Magicicada is a genus of periodical cicadas known for emerging in massive numbers in 17 or 13-year cycles/periods. The cicadas emerging in 2011 have 13 year life-cycles. Magicicada cicadas are also organized into broods. There are 3 broods of 13-year cicadas, and the brood emerging in 2011 is Brood XIX (nineteen).

There are 4 species of 13-year Magicicada: M. tredecim, M. neotredecim, M. tredecassini and M. tredecula. The adults of all four species have black bodies with orange markings and red-orange eyes. M. tredecim and M. neotredecim are very similar, and you can only tell them apart by their song in areas where their ranges overlap (or by looking at DNA). They are, however, larger than M. tredecassini and M. tredecula, and have a noticeably different song.

Visit this Cicadas @ UCONN (formerly Magicicada.org) species page for detailed information, including photos and audio.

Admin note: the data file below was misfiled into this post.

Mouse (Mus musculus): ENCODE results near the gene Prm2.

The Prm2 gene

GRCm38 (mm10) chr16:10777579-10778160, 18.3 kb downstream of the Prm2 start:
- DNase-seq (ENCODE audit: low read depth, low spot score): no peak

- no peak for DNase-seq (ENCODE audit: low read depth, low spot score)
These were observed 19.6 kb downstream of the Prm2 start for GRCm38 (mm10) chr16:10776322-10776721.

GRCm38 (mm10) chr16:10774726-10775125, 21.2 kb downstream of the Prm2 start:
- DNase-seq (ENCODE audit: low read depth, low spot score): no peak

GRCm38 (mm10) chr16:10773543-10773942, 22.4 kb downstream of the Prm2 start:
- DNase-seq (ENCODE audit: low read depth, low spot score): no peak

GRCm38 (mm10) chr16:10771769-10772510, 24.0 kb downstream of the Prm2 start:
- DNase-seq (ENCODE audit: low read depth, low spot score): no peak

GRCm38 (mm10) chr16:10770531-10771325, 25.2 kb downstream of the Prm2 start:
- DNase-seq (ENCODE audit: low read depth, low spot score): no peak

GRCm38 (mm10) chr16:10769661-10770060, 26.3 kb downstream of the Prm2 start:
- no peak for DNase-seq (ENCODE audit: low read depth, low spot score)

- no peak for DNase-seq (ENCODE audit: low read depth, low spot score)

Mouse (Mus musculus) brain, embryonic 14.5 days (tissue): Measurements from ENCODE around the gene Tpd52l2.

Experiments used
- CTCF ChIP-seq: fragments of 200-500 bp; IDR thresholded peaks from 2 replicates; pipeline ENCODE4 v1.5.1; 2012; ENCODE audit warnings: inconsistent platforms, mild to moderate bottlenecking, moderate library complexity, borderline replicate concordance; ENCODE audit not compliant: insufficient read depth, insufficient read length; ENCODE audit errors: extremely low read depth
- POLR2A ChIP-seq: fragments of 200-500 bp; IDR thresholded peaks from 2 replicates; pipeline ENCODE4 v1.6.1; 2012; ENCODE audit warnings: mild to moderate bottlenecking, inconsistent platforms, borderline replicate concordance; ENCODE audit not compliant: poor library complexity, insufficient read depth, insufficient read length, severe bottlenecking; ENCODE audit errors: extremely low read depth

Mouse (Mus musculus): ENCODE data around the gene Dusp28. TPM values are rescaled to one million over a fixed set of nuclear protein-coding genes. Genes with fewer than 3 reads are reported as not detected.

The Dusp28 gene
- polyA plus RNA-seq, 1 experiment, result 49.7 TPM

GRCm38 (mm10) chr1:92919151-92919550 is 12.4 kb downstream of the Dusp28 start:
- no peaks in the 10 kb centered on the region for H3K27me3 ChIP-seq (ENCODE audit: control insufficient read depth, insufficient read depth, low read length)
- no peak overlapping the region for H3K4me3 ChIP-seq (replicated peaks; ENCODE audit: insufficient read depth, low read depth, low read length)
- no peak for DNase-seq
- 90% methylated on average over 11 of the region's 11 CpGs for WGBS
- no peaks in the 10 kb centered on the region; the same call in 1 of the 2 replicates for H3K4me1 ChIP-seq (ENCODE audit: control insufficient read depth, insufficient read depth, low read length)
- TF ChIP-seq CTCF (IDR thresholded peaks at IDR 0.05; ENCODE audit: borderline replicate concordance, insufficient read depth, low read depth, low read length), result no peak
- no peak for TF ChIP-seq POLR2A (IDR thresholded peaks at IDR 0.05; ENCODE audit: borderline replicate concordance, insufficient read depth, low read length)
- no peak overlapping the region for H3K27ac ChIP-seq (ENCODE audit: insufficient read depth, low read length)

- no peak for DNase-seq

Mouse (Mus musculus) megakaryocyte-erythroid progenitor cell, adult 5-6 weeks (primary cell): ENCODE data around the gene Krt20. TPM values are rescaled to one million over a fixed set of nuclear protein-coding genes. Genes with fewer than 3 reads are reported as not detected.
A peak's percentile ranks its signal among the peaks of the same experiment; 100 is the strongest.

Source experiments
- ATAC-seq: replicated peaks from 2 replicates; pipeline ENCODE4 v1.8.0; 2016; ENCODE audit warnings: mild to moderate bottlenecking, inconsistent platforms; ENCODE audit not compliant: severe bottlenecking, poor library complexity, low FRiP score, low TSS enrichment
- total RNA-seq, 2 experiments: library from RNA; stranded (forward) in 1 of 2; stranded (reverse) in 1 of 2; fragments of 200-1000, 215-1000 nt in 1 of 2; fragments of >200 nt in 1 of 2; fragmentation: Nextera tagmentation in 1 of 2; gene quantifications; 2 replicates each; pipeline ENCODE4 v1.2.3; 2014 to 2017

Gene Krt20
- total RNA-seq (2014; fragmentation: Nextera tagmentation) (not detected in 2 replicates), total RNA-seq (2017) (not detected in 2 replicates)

Here is some video and audio of 17 year Magicicada, which look and sound remarkably similar to the 13 year variety. This will give you an idea of what to expect:

Cicada Mania, best of 2007, part 1 by Dan from Cicada Mania on Vimeo.

Note: some folks call these cicadas “locusts”, but they are not true locusts.

When will they emerge?

The Brood XIX Magicadas will emerge this spring. When they emerge depends on the weather. Generally speaking, once the ground temperature gets to 64º Fahrenheit (18º C) around 8″ (20 cm) deep they will emerge. There’s an emergence formula too. Brood XIX cicadas in Georgia will most likely emerge before the cicadas in Illinois, for example, because Georgia is typically warmer than Illinois.

Where will they emerge?